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This iRGD structure contains an error. Cysteines are present on both sides of the disulfide bond.
Clinical data
Routes of
Pharmacokinetic data
Elimination half-life1-3 hours
Duration of actionup to 24 hours
ExcretionRenal (100%)
CAS Number
PubChem CID
Chemical and physical data
Molar mass (948.04 g/mol after conversion)

iRGD is a 9-amino acid cyclic peptide (sequence: CRGDKGPDC) and a molecular mimicry agent that was originally identified in an in vivo screening of phage display libraries in tumor-bearing mice.[1] The peptide was able to home to tumor tissues, but in contrast to standard RGD (Arginylglycylaspartic acid) peptides, also spread much more extensively into extravascular tumor tissue. It was later identified that this extravasation and transport through extravascular tumor tissue was due to the bifunctional action of the molecule: after the initial RGD-mediated tumor homing, another pharmacological motif is able to manipulate tumor microenvironment, making it temporarily accessible to circulating drugs. This second step is mediated through specific secondary binding to neuropilin-1 receptor, and subsequent activation of a trans-tissue pathway, dubbed the C-end Rule, or CendR pathway.[2]

Mechanism of action[edit]

The iRGD peptide homes and penetrates tumors through a 3-step process: First, the RGD sequence motif mediates binding to αVβ3 and αVβ5 integrins that are expressed on tumor endothelial cells. Second, upon αV binding, a protease cleavage event is activated, revealing the c-terminal CendR motif (R/KXXR/K) of the peptide. Third, the CendR motif is now able to bind to neuropilin-1, activating an endocytotic/exocytotic transport pathway.[3] The pathway triggered by iRGD can be used for the enhanced transport of coupled and coadministered anti-cancer drugs into tumors.


iRGD peptide has been shown to increase accumulation and penetration of anticancer drugs into tumors, but not into normal tissues - whether the drug is coupled to the peptide or given together with it.[4] iRGD-mediated increased penetration and anti-cancer efficacy has been demonstrated with a variety of anti-cancer small molecules, nanoparticles and antibodies.[5] A San Diego -based biotech company, Cend Therapeutics Inc., is currently testing iRGD-based therapy called CEND-1 in clinical studies in solid tumor patients.[6] The U.S. Food and Drug Administration (FDA) awarded CEND-1 orphan drug status in 2019, and fast track designation in 2020.[7]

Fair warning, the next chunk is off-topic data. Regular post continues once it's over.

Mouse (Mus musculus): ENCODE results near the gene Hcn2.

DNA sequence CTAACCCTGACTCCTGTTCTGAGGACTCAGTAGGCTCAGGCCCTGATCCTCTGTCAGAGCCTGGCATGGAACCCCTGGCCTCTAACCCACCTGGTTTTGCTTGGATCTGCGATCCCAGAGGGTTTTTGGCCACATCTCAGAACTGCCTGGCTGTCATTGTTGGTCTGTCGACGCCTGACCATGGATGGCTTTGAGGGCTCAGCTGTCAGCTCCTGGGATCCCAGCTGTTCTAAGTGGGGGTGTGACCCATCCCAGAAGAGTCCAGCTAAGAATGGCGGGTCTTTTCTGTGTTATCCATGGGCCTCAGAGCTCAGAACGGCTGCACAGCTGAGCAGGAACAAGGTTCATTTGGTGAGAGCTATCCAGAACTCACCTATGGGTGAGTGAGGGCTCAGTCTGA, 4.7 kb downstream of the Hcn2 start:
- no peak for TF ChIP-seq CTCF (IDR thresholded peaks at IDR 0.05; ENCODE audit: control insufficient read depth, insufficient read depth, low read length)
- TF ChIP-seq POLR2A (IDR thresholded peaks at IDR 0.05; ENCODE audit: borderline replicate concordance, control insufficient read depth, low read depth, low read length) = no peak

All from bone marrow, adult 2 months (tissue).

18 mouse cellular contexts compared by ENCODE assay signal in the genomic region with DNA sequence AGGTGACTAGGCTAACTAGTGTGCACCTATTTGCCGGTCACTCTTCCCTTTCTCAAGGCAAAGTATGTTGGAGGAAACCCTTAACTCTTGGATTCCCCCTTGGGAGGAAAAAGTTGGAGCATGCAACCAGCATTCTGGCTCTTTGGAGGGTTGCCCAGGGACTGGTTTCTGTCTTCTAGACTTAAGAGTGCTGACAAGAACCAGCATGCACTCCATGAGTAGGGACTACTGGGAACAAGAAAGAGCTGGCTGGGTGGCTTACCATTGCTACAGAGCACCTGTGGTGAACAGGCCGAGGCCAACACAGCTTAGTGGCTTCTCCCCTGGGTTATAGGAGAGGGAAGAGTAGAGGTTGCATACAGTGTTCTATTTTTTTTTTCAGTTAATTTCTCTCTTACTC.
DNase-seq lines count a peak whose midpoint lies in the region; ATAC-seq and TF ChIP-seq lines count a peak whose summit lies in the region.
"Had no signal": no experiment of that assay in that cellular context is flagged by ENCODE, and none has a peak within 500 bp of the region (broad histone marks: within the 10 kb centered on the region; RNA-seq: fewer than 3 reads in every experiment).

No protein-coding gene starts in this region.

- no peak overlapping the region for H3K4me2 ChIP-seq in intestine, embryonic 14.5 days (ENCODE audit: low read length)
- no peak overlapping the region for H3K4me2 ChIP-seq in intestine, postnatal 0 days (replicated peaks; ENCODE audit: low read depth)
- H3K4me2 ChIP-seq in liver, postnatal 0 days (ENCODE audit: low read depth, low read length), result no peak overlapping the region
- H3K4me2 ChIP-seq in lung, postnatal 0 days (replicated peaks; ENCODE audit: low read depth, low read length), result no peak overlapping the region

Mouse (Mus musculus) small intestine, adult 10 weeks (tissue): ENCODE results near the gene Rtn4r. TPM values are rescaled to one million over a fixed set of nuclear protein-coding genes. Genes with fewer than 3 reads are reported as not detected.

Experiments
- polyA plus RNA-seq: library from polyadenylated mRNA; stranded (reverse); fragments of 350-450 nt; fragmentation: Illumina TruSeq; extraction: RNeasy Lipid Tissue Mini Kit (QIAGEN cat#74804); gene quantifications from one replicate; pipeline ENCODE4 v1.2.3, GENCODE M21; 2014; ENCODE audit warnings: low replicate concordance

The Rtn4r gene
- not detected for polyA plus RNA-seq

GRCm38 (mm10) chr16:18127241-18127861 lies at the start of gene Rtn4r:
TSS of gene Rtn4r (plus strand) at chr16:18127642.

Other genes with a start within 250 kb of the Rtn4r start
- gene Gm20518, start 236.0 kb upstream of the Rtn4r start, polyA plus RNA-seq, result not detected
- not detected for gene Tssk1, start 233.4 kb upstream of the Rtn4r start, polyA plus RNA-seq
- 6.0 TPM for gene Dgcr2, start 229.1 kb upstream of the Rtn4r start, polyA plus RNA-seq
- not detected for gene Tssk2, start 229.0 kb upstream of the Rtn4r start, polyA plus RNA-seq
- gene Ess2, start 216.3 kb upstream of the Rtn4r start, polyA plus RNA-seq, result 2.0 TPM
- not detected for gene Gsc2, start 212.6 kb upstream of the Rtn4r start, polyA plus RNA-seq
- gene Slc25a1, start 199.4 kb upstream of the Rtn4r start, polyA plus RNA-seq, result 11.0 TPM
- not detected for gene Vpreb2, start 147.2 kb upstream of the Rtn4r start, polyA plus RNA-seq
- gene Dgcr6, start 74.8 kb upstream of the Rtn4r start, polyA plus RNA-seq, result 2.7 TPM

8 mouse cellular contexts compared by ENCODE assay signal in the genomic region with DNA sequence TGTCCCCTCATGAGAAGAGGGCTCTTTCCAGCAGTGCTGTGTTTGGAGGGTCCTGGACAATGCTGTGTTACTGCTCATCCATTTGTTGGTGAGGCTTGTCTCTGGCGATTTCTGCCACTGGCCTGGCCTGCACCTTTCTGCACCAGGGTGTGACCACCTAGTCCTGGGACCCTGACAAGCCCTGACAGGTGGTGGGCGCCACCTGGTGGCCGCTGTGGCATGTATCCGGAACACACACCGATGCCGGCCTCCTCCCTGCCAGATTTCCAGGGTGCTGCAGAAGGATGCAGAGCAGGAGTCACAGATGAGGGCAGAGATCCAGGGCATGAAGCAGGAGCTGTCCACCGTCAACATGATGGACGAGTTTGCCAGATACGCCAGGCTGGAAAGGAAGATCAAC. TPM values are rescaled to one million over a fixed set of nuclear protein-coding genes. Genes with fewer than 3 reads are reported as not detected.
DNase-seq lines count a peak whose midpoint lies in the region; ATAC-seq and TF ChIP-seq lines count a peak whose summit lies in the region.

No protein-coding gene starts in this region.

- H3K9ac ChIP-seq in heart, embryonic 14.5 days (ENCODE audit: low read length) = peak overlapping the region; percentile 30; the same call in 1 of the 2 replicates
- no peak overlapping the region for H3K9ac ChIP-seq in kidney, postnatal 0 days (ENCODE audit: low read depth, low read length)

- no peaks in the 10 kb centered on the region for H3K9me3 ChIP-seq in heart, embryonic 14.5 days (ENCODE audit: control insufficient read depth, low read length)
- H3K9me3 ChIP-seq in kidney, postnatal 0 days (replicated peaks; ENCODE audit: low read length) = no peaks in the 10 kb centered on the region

1. ^ Sugahara KN, Teesalu T, Karmali PP, Kotamraju VR, Agemy L, Greenwald DR, Ruoslahti E (May 2010). "Coadministration of a tumor-penetrating peptide enhances the efficacy of cancer drugs". Science. 328 (5981): 1031–5. Bibcode:2010Sci...328.1031S. doi:10.1126/science.1183057. PMC 2881692. PMID 20378772.
  2. ^ Ruoslahti E (February 2017). "Tumor penetrating peptides for improved drug delivery". Advanced Drug Delivery Reviews. 110–111 (Supplement C): 3–12. doi:10.1016/j.addr.2016.03.008. PMC 5045823. PMID 27040947.
  3. ^ Teesalu T, Sugahara KN, Kotamraju VR, Ruoslahti E (September 2009). "C-end rule peptides mediate neuropilin-1-dependent cell, vascular, and tissue penetration". Proceedings of the National Academy of Sciences of the United States of America. 106 (38): 16157–62. Bibcode:2009PNAS..10616157T. doi:10.1073/pnas.0908201106. PMC 2752543. PMID 19805273.
  4. ^ Haas MJ (29 April 2010). "Coupled, but not conjugated, in cancer". SciBX: Science-Business EXchange. 3 (17): 514. doi:10.1038/scibx.2010.514.
  5. ^ Ruoslahti E (May 2017). "Access granted: iRGD helps silicasome-encased drugs breach the tumor barrier". The Journal of Clinical Investigation. 127 (5): 1622–1624. doi:10.1172/JCI93955. PMC 5409784. PMID 28414298.
  6. ^ Clinical trial number NCT03517176 for "CEND-1 in Combination With Nabpaclitaxel and Gemcitabine in Metastatic Pancreatic Cancer" at
  7. ^ "Cend Therapeutics' CEND-1 Granted Fast Track Designation for Pancreatic Cancer" (Press release). Retrieved 2021-10-01.